(TNS) — In January, the Rockford, Ill., Region 1 Planning Council held a news conference to announce plans to be face to face with residents to ensure every person understood the importance of being counted by the 2020 census.

Then the coronavirus pandemic took hold, and every event meant to encourage census participation was either canceled or postponed.

Now, government officials in the region and the state are worried that the effects of the pandemic will result in less participation in the census. At stake is nearly $1,535 per person per year in federal funding for any Winnebago County resident who goes uncounted. Illinois could lose $195 million a year in federal funds for every 1 percent undercounted, Gov. JB Pritzker says.

Programs like Medicaid, foster care, Pell Grants, SNAP, highway construction funding, Section 8, and the free and reduced-price lunch and breakfast program would all be at risk without a timely and accurate count.

Pritzker opened his daily news conference on Wednesday, which was National Census Day, by stressing the need for people to stay at home and participate in the census online, by mail or by phone.

"The census is far more than just a survey," he said. "It will determine how much of your tax dollars we get back from the federal government and it will help decide how much power Illinois will have in terms of congressional representation and Electoral College votes for the next decade."

The state is redirecting its $29 million in census outreach spending to social media and expanded phone banking, texting and virtual assistance programs.

The planning council initially planned to host events to raise awareness and discuss the importance of participation in the census. The stay-at-home order has forced the group to adjust.

"Oh my gosh, it has been a really radical change," said Region 1 Planning Council program manager Ivy Hood. "The best way to communicate with somebody is usually to have a conversation with them, get out there and meet them where they are. This has forced us to entirely, almost exclusively, turn our operations online. And nearly everybody is working remotely."

Instead of events like town halls and open forums, the planning council and government officials have shifted their marketing focus and money to television campaigns, digital billboards and radio and social media advertising.

"We're going to be moving some dollars that we would have been spending on some of the forums and town halls and we're probably going to be upping our media buys," said Wester Wuori, chief of staff for the city of Rockford. "We're going to hope to allocate some additional spending now that we would have spent on public events and move those into electronic and other media."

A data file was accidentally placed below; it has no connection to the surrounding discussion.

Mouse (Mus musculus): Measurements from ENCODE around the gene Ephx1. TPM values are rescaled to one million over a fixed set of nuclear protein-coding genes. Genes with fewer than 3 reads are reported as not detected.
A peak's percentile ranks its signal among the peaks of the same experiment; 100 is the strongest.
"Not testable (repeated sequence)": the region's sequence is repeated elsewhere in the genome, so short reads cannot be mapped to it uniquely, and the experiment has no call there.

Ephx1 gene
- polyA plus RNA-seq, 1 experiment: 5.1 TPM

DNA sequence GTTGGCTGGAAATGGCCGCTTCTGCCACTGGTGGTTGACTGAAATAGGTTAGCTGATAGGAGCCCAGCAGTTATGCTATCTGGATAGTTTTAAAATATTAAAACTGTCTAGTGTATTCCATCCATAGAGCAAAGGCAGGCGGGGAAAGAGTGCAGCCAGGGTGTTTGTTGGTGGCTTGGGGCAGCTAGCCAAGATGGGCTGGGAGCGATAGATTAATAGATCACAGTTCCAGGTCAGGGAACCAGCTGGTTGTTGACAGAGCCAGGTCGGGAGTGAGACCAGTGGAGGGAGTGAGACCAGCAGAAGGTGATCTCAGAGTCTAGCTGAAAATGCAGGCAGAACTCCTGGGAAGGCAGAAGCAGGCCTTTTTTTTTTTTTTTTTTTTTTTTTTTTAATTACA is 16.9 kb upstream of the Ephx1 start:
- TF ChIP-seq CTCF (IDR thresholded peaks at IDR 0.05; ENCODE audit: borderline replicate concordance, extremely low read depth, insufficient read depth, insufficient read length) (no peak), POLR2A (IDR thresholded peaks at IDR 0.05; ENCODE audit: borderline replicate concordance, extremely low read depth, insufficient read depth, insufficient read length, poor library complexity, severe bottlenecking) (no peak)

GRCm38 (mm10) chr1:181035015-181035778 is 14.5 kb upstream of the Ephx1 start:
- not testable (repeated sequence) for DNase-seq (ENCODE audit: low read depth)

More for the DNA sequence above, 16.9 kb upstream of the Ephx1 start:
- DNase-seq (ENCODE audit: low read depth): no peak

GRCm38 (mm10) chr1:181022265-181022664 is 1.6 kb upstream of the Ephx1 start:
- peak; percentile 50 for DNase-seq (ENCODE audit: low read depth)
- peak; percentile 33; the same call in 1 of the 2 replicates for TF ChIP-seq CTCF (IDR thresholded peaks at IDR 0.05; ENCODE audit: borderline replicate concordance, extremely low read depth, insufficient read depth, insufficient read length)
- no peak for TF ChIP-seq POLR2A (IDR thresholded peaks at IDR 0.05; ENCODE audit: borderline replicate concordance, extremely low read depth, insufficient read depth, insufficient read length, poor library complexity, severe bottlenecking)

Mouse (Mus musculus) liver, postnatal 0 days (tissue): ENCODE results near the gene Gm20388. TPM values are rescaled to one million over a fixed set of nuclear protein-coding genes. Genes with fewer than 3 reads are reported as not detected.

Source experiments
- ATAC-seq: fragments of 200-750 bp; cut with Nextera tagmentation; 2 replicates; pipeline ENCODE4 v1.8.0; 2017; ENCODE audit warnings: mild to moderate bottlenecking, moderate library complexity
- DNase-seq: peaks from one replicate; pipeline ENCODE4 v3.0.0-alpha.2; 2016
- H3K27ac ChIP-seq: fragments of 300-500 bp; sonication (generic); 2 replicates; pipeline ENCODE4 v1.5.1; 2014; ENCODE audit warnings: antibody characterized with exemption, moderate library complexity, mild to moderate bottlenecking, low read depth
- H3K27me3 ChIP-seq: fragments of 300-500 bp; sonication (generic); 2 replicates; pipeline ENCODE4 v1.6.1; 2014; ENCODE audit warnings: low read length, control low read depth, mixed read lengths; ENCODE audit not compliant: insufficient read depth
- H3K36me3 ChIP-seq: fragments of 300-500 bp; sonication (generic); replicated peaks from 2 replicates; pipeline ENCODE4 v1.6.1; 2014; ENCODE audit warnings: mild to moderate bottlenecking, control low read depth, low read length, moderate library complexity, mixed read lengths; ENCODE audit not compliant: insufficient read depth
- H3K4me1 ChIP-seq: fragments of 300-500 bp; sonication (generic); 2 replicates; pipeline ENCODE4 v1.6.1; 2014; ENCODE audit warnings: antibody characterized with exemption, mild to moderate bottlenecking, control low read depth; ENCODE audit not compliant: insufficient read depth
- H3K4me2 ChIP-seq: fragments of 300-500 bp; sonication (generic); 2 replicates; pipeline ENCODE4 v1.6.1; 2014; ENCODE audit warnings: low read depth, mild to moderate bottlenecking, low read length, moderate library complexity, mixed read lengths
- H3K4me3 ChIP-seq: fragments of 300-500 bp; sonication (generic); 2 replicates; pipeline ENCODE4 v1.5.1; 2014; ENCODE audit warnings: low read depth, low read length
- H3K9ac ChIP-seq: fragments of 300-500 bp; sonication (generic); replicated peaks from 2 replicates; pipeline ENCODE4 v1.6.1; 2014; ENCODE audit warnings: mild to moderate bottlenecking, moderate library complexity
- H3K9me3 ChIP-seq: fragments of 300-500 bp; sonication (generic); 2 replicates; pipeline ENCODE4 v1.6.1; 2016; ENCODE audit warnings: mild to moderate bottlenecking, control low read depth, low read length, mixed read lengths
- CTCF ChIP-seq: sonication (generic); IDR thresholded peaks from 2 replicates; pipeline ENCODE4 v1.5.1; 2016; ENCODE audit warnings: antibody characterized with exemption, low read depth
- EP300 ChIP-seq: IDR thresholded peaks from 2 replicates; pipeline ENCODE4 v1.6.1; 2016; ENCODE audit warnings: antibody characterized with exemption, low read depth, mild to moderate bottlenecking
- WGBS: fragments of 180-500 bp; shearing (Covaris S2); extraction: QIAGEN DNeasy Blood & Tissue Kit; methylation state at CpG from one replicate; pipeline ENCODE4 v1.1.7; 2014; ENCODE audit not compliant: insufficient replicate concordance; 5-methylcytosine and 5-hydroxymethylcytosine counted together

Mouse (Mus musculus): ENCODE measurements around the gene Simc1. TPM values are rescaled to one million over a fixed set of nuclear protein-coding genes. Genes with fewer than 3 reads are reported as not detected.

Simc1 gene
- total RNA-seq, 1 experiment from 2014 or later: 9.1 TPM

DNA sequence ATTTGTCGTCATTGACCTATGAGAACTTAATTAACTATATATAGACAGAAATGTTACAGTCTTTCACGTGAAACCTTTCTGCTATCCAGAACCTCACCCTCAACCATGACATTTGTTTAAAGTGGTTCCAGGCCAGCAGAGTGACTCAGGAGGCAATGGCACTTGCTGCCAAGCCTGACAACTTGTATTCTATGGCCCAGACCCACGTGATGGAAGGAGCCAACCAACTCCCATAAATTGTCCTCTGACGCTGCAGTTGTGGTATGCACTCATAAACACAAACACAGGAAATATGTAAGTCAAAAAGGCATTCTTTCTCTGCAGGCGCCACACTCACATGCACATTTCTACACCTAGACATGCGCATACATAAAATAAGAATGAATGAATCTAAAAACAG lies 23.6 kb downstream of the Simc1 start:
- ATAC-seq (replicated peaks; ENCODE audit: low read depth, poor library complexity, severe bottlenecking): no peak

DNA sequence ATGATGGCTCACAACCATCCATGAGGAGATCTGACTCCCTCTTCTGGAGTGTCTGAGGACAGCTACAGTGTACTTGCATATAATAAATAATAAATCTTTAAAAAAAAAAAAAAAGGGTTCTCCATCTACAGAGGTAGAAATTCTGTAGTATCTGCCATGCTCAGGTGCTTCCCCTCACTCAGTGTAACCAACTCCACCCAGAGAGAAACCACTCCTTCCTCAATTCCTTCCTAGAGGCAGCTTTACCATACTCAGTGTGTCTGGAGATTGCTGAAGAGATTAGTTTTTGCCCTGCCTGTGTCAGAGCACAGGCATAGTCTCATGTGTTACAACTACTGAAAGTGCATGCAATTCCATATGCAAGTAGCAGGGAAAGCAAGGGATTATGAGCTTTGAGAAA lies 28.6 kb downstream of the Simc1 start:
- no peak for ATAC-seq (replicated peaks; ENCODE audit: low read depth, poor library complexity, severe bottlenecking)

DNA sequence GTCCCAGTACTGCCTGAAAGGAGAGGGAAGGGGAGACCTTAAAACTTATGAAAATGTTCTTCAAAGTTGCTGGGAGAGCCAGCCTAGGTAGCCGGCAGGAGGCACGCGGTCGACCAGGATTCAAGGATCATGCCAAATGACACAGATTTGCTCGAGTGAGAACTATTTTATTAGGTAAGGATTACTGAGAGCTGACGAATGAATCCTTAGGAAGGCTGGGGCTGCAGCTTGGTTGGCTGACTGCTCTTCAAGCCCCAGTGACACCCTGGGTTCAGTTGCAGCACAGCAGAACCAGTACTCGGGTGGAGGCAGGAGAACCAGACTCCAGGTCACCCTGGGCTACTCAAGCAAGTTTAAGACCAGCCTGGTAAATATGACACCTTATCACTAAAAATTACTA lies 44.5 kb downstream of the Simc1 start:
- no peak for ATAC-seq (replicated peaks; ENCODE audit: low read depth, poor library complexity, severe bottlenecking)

Social media was a primary marketing tool for the planning council. On Thursday, Hood, state Rep. Maurice West, D-Rockford, and Mustafa Abdall, an English-as-a-second-language teacher at Lincoln Middle School, hosted a Facebook live event on West's Facebook page to educate residents on the importance of filling out the census.

Last week, the U.S Census Bureau announced the deadline for self-response would be extended from July 31 to Aug. 14 because of the coronavirus pandemic.

Despite the extension, Hood says that an inaccurate count is inevitable.

"It would be optimistic to suggest that we might only have a small impact. I think the COVID-19 will really impact the results that we see come back," Hood said.

Enumerators typically would go door to door to follow up with residents who have not yet completed the census. As of right now, the U.S Census has postponed the canvass by at least two weeks.

However, an increase in participation is also possible. This is the first year that the census has been made available online, which makes it more accessible than previously. Go to my2020census.gov to complete the questionnaire online.

Wuori timed himself taking the online census and it took him only six minutes to complete, consistent with census promotions saying that the online version takes less than 10 minutes.

"We all spend far more time checking out what we're going to watch on Netflix or purchasing something from Amazon," Wuori said. "So it's really simple. It's formulated for whether you're getting on it by computer, by smartphone, on your tablet. It just automatically adjusts to whatever device you are using. And it is super simple."

©2020 Rockford Register Star, Ill. Distributed by Tribune Content Agency, LLC.